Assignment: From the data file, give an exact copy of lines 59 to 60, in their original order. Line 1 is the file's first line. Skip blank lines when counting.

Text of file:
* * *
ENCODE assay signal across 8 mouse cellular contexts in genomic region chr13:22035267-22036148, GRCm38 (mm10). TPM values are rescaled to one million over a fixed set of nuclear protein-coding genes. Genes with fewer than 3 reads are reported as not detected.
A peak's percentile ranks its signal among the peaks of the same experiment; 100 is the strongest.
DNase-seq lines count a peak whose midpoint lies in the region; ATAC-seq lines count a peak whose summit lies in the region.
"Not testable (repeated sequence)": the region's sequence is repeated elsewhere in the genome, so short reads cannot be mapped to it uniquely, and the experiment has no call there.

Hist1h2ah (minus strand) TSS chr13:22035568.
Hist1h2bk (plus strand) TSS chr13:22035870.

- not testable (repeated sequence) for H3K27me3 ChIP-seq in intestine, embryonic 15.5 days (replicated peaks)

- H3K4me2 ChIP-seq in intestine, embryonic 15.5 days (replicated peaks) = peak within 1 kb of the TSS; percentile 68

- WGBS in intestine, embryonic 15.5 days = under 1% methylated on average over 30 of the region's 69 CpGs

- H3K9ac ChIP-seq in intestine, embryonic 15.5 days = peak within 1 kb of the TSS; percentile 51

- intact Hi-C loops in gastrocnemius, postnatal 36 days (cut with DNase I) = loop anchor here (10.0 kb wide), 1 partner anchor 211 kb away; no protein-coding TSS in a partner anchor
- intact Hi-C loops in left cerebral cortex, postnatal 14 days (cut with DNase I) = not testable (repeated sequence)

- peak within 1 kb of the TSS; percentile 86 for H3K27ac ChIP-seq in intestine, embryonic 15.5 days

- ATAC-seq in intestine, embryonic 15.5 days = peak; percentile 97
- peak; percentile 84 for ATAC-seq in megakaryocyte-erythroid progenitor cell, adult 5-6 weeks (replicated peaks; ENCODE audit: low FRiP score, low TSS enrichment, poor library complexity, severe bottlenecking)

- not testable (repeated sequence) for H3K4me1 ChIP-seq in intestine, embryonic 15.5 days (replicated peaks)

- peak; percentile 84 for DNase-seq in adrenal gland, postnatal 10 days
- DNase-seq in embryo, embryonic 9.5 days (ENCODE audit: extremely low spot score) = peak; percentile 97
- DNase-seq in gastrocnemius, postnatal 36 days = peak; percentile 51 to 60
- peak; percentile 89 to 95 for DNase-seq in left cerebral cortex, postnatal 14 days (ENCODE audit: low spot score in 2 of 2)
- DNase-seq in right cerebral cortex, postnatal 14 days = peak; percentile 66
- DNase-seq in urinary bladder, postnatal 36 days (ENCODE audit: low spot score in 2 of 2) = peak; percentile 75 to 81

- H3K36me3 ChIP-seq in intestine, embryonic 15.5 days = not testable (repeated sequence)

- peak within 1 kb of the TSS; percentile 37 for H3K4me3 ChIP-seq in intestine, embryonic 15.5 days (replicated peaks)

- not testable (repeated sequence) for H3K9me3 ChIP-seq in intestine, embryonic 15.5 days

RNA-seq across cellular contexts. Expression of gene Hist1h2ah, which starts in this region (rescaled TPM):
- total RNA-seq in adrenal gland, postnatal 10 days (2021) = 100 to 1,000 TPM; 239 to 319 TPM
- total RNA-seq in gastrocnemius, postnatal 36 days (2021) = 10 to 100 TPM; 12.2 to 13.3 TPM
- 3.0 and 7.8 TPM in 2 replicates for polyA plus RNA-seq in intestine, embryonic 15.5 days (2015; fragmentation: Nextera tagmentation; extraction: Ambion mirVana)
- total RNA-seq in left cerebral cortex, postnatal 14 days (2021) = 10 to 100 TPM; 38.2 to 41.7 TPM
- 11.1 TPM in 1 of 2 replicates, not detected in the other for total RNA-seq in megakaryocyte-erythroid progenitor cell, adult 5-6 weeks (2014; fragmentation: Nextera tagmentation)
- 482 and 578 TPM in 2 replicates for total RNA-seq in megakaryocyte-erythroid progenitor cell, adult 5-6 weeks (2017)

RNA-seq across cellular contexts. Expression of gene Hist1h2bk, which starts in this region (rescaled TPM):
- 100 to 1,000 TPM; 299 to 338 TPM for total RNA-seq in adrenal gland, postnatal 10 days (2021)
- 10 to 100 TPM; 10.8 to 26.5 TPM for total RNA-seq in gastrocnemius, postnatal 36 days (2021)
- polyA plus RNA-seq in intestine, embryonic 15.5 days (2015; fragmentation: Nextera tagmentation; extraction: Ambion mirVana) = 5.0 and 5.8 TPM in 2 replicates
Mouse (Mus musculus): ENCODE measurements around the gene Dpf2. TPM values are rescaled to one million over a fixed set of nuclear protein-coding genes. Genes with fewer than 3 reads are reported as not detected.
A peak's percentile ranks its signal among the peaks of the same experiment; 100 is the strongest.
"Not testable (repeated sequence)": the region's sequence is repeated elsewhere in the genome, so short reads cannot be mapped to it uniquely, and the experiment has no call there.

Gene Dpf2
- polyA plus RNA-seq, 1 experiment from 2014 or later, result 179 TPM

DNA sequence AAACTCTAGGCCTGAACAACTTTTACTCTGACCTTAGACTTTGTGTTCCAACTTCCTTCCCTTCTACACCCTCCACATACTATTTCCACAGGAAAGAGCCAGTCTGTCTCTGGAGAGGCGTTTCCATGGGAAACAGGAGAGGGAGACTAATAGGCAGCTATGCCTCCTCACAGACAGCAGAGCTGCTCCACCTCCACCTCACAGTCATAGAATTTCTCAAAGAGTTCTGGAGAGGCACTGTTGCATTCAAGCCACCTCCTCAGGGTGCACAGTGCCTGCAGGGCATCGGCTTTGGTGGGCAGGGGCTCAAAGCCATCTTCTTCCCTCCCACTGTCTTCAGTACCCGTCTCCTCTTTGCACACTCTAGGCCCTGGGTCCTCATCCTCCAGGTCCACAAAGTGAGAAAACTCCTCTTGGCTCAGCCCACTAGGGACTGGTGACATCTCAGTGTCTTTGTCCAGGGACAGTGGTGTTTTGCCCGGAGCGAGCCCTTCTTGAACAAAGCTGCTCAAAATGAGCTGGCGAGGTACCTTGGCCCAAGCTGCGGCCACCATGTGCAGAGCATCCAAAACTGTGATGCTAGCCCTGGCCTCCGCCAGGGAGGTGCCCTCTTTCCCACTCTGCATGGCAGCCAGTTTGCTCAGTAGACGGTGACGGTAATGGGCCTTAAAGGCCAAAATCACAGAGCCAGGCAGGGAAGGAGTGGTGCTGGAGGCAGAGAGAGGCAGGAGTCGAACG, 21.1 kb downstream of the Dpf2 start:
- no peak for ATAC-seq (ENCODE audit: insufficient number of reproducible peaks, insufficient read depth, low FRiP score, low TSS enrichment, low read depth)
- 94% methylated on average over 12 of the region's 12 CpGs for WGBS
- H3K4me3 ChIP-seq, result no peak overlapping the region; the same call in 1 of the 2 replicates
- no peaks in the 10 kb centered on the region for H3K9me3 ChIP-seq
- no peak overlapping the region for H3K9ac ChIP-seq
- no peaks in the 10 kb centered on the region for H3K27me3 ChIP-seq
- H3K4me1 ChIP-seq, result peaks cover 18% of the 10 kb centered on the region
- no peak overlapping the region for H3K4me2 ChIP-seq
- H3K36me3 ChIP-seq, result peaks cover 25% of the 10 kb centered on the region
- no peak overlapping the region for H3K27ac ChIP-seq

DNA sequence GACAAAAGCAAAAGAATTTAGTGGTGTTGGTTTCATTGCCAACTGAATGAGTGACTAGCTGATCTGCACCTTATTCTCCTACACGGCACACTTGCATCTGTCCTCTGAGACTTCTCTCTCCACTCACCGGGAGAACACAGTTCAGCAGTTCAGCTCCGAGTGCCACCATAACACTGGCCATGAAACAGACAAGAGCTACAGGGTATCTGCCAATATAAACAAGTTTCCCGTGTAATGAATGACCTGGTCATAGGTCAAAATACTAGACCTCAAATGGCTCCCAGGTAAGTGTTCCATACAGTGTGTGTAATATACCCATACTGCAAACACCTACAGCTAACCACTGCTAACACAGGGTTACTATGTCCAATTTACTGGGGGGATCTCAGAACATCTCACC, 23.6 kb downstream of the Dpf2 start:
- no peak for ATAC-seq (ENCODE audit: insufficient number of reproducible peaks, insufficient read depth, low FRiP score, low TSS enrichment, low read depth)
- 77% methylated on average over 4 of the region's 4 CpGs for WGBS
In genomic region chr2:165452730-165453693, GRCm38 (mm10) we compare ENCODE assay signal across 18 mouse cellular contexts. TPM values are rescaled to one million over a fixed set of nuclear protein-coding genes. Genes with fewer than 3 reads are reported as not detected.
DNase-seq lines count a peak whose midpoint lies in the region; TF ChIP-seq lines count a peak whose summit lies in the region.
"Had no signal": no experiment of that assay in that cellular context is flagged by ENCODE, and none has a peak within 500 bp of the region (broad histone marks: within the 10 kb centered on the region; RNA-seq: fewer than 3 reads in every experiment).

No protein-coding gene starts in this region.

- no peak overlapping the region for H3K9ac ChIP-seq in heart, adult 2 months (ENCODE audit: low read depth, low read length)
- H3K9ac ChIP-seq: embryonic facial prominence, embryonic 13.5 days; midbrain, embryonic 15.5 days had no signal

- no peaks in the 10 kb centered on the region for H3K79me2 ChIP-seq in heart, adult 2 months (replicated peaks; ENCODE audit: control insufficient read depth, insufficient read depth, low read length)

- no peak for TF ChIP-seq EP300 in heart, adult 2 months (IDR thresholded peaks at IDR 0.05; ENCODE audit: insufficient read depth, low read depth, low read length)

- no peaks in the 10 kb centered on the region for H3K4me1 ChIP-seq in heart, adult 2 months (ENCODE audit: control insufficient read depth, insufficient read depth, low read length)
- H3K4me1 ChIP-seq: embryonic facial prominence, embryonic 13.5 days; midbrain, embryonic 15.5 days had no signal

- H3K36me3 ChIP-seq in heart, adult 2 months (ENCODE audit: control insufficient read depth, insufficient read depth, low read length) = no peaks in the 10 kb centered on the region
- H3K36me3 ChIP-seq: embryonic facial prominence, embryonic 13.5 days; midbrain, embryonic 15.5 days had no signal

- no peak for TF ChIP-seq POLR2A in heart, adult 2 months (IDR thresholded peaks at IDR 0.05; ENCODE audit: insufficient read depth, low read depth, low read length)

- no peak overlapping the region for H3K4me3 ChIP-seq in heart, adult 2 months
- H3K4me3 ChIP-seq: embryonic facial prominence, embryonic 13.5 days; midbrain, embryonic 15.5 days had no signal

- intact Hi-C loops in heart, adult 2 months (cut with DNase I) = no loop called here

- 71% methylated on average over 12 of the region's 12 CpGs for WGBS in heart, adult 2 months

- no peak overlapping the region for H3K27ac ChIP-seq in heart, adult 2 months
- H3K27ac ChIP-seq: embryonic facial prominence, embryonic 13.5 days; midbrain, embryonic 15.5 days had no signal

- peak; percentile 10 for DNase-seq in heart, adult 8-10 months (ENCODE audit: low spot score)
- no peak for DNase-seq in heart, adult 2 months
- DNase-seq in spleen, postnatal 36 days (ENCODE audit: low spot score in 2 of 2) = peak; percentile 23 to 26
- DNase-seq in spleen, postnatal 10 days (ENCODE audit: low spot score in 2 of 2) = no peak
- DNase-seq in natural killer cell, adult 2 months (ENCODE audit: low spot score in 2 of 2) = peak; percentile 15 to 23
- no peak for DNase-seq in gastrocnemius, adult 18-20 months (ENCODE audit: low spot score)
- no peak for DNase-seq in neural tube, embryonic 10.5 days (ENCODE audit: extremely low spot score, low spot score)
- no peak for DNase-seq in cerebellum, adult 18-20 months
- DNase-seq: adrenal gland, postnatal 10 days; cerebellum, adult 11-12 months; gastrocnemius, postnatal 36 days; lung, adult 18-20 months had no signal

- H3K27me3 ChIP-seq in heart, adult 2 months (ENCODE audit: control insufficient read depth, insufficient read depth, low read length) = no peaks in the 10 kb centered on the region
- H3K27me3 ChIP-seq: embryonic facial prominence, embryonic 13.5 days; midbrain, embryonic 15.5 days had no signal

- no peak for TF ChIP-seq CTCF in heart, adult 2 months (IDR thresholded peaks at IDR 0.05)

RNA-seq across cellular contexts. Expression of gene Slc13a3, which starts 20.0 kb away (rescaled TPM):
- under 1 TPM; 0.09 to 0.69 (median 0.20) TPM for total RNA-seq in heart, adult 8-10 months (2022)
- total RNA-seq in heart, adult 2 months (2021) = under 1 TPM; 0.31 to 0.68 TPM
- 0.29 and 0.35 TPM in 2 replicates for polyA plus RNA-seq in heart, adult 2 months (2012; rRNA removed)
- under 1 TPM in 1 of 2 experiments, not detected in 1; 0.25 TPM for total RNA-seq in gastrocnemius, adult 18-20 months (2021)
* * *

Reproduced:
No protein-coding gene starts in this region.

- no peak overlapping the region for H3K9ac ChIP-seq in heart, adult 2 months (ENCODE audit: low read depth, low read length)